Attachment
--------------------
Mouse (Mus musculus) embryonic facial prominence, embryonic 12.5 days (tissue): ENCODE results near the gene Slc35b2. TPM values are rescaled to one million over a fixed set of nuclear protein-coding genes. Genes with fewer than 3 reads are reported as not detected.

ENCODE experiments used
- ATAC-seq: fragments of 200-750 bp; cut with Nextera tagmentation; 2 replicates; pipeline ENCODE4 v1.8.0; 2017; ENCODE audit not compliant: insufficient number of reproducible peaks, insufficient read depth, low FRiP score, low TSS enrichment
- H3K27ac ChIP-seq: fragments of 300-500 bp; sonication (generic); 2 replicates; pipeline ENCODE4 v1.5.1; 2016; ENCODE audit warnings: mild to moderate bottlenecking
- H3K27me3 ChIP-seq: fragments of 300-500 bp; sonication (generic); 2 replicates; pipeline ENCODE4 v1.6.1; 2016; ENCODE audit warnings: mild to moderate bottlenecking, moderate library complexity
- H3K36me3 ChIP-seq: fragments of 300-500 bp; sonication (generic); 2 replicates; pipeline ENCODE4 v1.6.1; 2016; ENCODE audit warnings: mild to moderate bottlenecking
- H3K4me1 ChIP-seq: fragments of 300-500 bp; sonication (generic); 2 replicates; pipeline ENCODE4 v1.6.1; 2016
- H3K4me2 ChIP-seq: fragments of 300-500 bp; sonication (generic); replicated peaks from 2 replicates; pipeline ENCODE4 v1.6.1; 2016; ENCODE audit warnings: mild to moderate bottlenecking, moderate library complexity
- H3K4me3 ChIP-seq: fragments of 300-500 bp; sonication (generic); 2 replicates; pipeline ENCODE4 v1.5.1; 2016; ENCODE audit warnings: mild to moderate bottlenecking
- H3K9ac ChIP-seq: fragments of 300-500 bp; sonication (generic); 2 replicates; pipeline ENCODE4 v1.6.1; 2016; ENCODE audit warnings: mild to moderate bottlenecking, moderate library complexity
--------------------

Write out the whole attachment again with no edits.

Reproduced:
Mouse (Mus musculus) embryonic facial prominence, embryonic 12.5 days (tissue): ENCODE results near the gene Slc35b2. TPM values are rescaled to one million over a fixed set of nuclear protein-coding genes. Genes with fewer than 3 reads are reported as not detected.

ENCODE experiments used
- ATAC-seq: fragments of 200-750 bp; cut with Nextera tagmentation; 2 replicates; pipeline ENCODE4 v1.8.0; 2017; ENCODE audit not compliant: insufficient number of reproducible peaks, insufficient read depth, low FRiP score, low TSS enrichment
- H3K27ac ChIP-seq: fragments of 300-500 bp; sonication (generic); 2 replicates; pipeline ENCODE4 v1.5.1; 2016; ENCODE audit warnings: mild to moderate bottlenecking
- H3K27me3 ChIP-seq: fragments of 300-500 bp; sonication (generic); 2 replicates; pipeline ENCODE4 v1.6.1; 2016; ENCODE audit warnings: mild to moderate bottlenecking, moderate library complexity
- H3K36me3 ChIP-seq: fragments of 300-500 bp; sonication (generic); 2 replicates; pipeline ENCODE4 v1.6.1; 2016; ENCODE audit warnings: mild to moderate bottlenecking
- H3K4me1 ChIP-seq: fragments of 300-500 bp; sonication (generic); 2 replicates; pipeline ENCODE4 v1.6.1; 2016
- H3K4me2 ChIP-seq: fragments of 300-500 bp; sonication (generic); replicated peaks from 2 replicates; pipeline ENCODE4 v1.6.1; 2016; ENCODE audit warnings: mild to moderate bottlenecking, moderate library complexity
- H3K4me3 ChIP-seq: fragments of 300-500 bp; sonication (generic); 2 replicates; pipeline ENCODE4 v1.5.1; 2016; ENCODE audit warnings: mild to moderate bottlenecking
- H3K9ac ChIP-seq: fragments of 300-500 bp; sonication (generic); 2 replicates; pipeline ENCODE4 v1.6.1; 2016; ENCODE audit warnings: mild to moderate bottlenecking, moderate library complexity